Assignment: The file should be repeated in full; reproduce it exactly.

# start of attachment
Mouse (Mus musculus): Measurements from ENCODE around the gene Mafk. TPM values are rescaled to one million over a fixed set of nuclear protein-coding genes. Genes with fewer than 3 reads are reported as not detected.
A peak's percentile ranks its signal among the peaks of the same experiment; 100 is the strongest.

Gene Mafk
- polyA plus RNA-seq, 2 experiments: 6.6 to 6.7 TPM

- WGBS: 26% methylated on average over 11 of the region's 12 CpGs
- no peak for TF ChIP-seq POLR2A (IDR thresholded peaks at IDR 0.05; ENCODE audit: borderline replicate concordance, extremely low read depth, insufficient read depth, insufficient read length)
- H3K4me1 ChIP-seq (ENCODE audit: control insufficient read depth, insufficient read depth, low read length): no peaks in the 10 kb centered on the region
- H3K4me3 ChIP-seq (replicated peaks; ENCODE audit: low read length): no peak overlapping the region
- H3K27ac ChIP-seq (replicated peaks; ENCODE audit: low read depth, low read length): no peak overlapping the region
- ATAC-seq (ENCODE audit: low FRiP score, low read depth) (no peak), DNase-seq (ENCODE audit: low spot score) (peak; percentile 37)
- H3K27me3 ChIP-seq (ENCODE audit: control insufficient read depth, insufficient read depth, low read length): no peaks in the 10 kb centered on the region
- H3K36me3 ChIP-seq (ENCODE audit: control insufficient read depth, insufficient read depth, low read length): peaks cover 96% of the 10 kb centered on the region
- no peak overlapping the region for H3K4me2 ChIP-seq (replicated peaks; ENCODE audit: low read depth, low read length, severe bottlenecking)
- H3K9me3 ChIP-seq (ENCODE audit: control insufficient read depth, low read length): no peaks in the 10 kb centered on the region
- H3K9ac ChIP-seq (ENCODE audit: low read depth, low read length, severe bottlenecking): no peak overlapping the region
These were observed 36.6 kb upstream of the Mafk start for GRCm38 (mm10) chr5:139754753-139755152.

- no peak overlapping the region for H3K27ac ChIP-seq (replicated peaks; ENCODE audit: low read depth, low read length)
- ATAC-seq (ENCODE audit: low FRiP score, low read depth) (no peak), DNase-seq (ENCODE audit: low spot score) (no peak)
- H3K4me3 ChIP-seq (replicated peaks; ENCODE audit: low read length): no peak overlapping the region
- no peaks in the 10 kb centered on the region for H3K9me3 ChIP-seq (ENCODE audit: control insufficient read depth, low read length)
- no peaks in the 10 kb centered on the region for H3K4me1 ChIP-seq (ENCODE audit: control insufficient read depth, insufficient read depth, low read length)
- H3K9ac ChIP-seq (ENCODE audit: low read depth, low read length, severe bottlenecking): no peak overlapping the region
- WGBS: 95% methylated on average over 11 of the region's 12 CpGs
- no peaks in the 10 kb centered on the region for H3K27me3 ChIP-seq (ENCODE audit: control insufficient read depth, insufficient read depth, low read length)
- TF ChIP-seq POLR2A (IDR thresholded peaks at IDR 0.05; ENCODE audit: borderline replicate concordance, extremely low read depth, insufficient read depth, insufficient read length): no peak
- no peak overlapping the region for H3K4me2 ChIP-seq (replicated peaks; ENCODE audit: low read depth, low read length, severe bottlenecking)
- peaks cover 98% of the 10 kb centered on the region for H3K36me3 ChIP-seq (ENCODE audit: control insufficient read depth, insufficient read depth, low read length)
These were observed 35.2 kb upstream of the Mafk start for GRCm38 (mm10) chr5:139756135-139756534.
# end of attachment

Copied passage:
Mouse (Mus musculus): Measurements from ENCODE around the gene Mafk. TPM values are rescaled to one million over a fixed set of nuclear protein-coding genes. Genes with fewer than 3 reads are reported as not detected.
A peak's percentile ranks its signal among the peaks of the same experiment; 100 is the strongest.

Gene Mafk
- polyA plus RNA-seq, 2 experiments: 6.6 to 6.7 TPM

- WGBS: 26% methylated on average over 11 of the region's 12 CpGs
- no peak for TF ChIP-seq POLR2A (IDR thresholded peaks at IDR 0.05; ENCODE audit: borderline replicate concordance, extremely low read depth, insufficient read depth, insufficient read length)
- H3K4me1 ChIP-seq (ENCODE audit: control insufficient read depth, insufficient read depth, low read length): no peaks in the 10 kb centered on the region
- H3K4me3 ChIP-seq (replicated peaks; ENCODE audit: low read length): no peak overlapping the region
- H3K27ac ChIP-seq (replicated peaks; ENCODE audit: low read depth, low read length): no peak overlapping the region
- ATAC-seq (ENCODE audit: low FRiP score, low read depth) (no peak), DNase-seq (ENCODE audit: low spot score) (peak; percentile 37)
- H3K27me3 ChIP-seq (ENCODE audit: control insufficient read depth, insufficient read depth, low read length): no peaks in the 10 kb centered on the region
- H3K36me3 ChIP-seq (ENCODE audit: control insufficient read depth, insufficient read depth, low read length): peaks cover 96% of the 10 kb centered on the region
- no peak overlapping the region for H3K4me2 ChIP-seq (replicated peaks; ENCODE audit: low read depth, low read length, severe bottlenecking)
- H3K9me3 ChIP-seq (ENCODE audit: control insufficient read depth, low read length): no peaks in the 10 kb centered on the region
- H3K9ac ChIP-seq (ENCODE audit: low read depth, low read length, severe bottlenecking): no peak overlapping the region
These were observed 36.6 kb upstream of the Mafk start for GRCm38 (mm10) chr5:139754753-139755152.

- no peak overlapping the region for H3K27ac ChIP-seq (replicated peaks; ENCODE audit: low read depth, low read length)
- ATAC-seq (ENCODE audit: low FRiP score, low read depth) (no peak), DNase-seq (ENCODE audit: low spot score) (no peak)
- H3K4me3 ChIP-seq (replicated peaks; ENCODE audit: low read length): no peak overlapping the region
- no peaks in the 10 kb centered on the region for H3K9me3 ChIP-seq (ENCODE audit: control insufficient read depth, low read length)
- no peaks in the 10 kb centered on the region for H3K4me1 ChIP-seq (ENCODE audit: control insufficient read depth, insufficient read depth, low read length)
- H3K9ac ChIP-seq (ENCODE audit: low read depth, low read length, severe bottlenecking): no peak overlapping the region
- WGBS: 95% methylated on average over 11 of the region's 12 CpGs
- no peaks in the 10 kb centered on the region for H3K27me3 ChIP-seq (ENCODE audit: control insufficient read depth, insufficient read depth, low read length)
- TF ChIP-seq POLR2A (IDR thresholded peaks at IDR 0.05; ENCODE audit: borderline replicate concordance, extremely low read depth, insufficient read depth, insufficient read length): no peak
- no peak overlapping the region for H3K4me2 ChIP-seq (replicated peaks; ENCODE audit: low read depth, low read length, severe bottlenecking)
- peaks cover 98% of the 10 kb centered on the region for H3K36me3 ChIP-seq (ENCODE audit: control insufficient read depth, insufficient read depth, low read length)
These were observed 35.2 kb upstream of the Mafk start for GRCm38 (mm10) chr5:139756135-139756534.